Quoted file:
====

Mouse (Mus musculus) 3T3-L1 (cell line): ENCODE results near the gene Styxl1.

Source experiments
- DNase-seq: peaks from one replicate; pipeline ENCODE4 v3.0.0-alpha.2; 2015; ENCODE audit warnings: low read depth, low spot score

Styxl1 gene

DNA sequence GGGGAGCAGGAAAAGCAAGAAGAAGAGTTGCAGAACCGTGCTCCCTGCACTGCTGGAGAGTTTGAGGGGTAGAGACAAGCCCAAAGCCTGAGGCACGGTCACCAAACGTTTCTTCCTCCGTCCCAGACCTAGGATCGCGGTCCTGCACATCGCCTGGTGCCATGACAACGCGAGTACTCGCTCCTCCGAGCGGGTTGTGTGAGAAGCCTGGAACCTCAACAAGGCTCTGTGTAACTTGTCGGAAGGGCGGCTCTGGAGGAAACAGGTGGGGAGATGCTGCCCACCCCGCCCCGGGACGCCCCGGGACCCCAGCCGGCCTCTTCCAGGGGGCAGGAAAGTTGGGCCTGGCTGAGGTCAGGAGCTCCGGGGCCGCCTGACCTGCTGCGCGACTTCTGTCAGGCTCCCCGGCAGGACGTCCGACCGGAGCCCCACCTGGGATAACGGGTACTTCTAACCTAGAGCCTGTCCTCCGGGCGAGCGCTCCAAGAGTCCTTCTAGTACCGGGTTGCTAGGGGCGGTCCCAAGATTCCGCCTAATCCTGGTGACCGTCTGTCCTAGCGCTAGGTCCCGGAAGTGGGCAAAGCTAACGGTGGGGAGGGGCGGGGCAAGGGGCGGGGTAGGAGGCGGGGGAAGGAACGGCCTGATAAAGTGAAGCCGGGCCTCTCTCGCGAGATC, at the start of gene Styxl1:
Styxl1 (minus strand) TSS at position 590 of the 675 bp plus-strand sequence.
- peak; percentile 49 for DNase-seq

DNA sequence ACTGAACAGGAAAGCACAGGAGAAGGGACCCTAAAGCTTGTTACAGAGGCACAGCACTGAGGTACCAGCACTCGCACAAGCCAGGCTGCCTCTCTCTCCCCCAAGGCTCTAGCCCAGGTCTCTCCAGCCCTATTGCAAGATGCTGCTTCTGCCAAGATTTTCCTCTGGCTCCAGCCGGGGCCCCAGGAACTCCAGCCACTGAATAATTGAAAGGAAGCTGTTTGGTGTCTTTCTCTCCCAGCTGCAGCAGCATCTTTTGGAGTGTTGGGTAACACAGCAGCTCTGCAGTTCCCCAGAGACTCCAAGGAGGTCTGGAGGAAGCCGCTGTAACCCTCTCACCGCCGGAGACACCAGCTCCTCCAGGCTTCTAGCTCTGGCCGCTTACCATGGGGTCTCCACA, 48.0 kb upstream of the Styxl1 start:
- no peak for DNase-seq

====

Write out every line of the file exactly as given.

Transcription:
Mouse (Mus musculus) 3T3-L1 (cell line): ENCODE results near the gene Styxl1.

Source experiments
- DNase-seq: peaks from one replicate; pipeline ENCODE4 v3.0.0-alpha.2; 2015; ENCODE audit warnings: low read depth, low spot score

Styxl1 gene

DNA sequence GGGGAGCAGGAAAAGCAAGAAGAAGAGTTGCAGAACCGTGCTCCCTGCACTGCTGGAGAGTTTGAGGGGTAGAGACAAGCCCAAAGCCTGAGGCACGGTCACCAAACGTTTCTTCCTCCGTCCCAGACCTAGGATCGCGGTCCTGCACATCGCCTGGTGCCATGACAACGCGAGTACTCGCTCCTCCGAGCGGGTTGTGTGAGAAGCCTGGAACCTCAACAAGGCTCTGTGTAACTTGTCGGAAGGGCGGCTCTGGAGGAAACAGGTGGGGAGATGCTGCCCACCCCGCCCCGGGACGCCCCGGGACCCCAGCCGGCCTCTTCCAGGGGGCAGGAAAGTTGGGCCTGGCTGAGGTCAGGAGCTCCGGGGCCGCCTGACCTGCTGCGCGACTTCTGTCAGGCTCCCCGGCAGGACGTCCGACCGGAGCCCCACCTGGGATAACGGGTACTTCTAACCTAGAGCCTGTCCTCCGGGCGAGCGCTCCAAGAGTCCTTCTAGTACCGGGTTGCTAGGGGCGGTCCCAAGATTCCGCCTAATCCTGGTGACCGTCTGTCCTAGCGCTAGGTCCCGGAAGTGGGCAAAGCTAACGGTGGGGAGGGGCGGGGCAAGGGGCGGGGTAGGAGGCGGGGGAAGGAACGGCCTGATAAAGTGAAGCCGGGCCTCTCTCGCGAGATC, at the start of gene Styxl1:
Styxl1 (minus strand) TSS at position 590 of the 675 bp plus-strand sequence.
- peak; percentile 49 for DNase-seq

DNA sequence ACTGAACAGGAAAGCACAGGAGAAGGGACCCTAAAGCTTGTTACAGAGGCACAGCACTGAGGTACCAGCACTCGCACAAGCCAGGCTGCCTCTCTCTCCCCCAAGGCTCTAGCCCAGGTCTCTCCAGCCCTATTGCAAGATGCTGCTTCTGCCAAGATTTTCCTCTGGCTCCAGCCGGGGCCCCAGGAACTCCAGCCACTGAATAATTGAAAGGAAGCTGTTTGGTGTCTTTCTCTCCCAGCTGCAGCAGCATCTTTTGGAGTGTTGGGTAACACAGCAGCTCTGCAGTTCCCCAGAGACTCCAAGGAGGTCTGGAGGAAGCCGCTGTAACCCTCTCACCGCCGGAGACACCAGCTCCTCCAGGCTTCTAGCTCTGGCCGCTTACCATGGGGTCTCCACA, 48.0 kb upstream of the Styxl1 start:
- no peak for DNase-seq